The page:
The ‘Series A Gap’ in VC is real and widening. Here’s why…
March 15 marks the unofficial one-year anniversary of the pandemic. In the year that’s followed, we’ve all read plenty of stories on ‘how our lives have changed’ and so forth. While true enough, there has also been no shortage of things that have clearly not changed over the past year. Moreover, there is now compelling evidence that many trends that were in evidence prior to March 2020 have only been exacerbated by the pandemic. The growing gap of Series A funding is another one of them. Here is our take:
1. A surge in new VC funds now crowd the Seed space
As chronicled in my recent post, Traditional Late Stage VC Is Being Disrupted, there has been a 20x increase in the number of Seed Stage venture funds since 2009. This influx of new Seed stage GPs and the fresh capital they are deploying is having an effect that’s now becoming clear in the data.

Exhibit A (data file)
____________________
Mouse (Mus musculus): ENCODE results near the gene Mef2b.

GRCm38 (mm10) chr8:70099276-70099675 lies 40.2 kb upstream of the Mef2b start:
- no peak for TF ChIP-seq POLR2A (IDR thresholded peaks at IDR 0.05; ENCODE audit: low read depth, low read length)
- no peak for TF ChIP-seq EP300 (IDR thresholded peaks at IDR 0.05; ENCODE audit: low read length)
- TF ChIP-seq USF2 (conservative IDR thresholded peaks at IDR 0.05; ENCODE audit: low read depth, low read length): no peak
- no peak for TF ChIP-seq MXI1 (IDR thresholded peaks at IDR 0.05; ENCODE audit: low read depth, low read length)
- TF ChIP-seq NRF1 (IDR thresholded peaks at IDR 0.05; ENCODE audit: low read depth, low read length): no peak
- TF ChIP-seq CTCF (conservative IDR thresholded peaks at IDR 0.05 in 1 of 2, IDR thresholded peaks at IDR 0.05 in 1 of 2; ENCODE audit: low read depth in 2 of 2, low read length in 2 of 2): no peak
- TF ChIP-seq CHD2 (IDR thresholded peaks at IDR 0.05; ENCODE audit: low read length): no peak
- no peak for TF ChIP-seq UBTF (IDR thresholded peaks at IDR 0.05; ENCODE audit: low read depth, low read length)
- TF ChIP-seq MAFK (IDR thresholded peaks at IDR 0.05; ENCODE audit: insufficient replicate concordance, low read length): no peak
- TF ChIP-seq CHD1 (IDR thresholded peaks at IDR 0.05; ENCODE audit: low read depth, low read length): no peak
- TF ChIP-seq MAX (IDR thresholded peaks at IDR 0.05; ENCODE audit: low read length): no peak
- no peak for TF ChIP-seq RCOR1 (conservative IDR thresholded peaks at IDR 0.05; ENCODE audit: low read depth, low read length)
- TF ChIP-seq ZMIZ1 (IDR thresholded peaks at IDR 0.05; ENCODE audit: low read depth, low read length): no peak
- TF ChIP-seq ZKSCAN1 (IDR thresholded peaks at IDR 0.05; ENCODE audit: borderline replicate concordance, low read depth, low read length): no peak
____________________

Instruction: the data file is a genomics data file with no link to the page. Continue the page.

The surge in Seed stage valuations, especially in established tech hubs like Silicon Valley, is one clear consequence of the boomlet in Seed stage funds. As we all experienced, the pandemic fueled an exodus of tech talent (and some notable investors) from San Francisco, NYC and other established hubs. It also caused rents for apartments and office space to drop precipitously — as much as 33% in San Francisco alone. Finally, there was also evidence that labor rates for tech talent dipped somewhat in sympathy with layoffs and the attendant freeing up of talent that that caused across the technology landscape.
But the collapse that in Seed stage valuations that some market observers predicted never materialized. Indeed, Seed Stage valuations surged throughout 2020 across all established tech hubs. While there are many reasons for this, a cause that cannot be discounted has been the record amount of Seed stage capital being deployed throughout the venture ecosystem.
Innovation in VC is long overdue, but not without consequences
To be clear, we are encouraged by the emergence of new players onto the venture landscape and we welcome much of the recent innovations in the venture capital asset class — from structural and organizational innovations (i.e., “Nano funds”, rolling funds…